Millikin University faces a federal discrimination lawsuit accusing the college in Decatur, Ill., of forcing a legally blind student with epilepsy to move out of her dormitory in 2006 after she obtained a service dog.

The lawsuit, announced on Thursday, was filed by the U.S. Department of Housing and Urban Development on behalf of Catherine Nielsen, a student at Millikin during the 2005-6 academic year. She had been living in the university's largest dorm, which was fully accessible to people with handicaps, when she was approved for a service dog. Such dogs are specially trained to detect early signs of epileptic seizures and alert their owners, as well as protect them from injury if a seizure occurs.

According to the lawsuit, Ms. Nielsen had previously asked the university's director of residential life about the dog and had been told that getting such an animal would not be a problem.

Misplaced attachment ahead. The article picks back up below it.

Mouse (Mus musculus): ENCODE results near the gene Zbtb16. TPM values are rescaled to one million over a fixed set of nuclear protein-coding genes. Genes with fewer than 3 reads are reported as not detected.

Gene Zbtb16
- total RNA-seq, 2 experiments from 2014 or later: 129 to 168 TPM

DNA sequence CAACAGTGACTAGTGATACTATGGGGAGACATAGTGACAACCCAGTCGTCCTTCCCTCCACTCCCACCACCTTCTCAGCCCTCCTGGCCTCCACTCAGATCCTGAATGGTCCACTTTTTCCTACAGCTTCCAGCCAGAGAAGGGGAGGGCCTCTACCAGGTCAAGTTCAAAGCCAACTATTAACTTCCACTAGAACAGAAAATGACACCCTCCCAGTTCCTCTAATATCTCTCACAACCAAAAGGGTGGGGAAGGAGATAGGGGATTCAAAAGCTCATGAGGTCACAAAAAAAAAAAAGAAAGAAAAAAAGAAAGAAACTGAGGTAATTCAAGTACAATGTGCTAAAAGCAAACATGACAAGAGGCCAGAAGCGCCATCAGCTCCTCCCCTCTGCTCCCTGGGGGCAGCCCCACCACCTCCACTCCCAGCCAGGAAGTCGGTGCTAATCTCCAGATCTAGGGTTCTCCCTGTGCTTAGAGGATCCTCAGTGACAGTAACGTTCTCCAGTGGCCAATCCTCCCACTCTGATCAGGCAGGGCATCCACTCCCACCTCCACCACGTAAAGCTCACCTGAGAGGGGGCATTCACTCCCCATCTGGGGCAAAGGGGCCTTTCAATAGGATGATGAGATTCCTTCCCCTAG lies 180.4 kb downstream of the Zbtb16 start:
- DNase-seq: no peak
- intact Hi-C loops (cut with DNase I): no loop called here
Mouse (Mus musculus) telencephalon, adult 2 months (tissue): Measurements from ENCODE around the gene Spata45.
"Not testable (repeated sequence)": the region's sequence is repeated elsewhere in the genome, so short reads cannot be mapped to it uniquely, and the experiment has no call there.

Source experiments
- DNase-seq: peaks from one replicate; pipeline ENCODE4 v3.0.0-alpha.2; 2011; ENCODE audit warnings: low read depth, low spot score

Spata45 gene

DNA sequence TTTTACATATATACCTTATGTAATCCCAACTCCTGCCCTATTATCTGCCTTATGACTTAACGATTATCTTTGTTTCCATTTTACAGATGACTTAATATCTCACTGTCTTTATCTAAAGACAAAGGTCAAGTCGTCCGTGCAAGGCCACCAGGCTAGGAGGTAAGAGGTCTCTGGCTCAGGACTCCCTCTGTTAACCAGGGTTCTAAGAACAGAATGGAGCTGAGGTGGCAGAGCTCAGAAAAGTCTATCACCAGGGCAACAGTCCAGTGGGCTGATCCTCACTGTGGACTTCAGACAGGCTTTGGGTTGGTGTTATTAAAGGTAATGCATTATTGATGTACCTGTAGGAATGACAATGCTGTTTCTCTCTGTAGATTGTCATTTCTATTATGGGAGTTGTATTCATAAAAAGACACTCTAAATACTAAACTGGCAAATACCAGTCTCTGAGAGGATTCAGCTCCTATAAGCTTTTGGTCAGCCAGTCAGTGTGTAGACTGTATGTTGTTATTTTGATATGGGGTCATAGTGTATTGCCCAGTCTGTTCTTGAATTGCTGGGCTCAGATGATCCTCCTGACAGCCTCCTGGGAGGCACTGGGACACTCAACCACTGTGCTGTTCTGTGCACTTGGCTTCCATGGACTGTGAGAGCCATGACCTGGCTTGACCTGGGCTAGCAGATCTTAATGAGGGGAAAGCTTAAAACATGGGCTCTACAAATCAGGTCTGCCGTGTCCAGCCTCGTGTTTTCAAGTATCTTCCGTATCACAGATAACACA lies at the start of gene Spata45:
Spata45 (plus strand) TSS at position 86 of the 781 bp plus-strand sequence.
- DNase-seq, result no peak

When the dog was delivered, however, university officials asked Ms. Nielsen to move to another dormitory because the college was concerned about other students' allergies, according to legal documents in the case, and she was told she could not enter her former residence at all if the dog were with her. (The suit alleges that no students in the dormitory had allergies and that it had sophisticated air filters that could have prevented any problems.) After living at her mother's house with the dog, she moved to another dormitory, which was less accessible than the original one.

The suit alleges that Ms. Nielsen suffered "inconvenience, discomfort, stress, and increased incidents of epileptic episodes" after the move. It is unclear if she graduated from the university.

In a written statement, a Millikin spokeswoman, Amy Hodges, said the university had acted appropriately. Ms. Nielsen's original dormitory had been designed for students with respiratory problems, she said.

"The university has gone out of its way to make reasonable accommodations for the needs of both the students and their service animals in the past, and will continue to do so in the future," she said.

If Millikin loses the suit, it could be forced to pay damages, including Ms. Nielsen's medical expenses and compensation for "emotional and physical distress," and a $16,000 penalty, according to the case documents.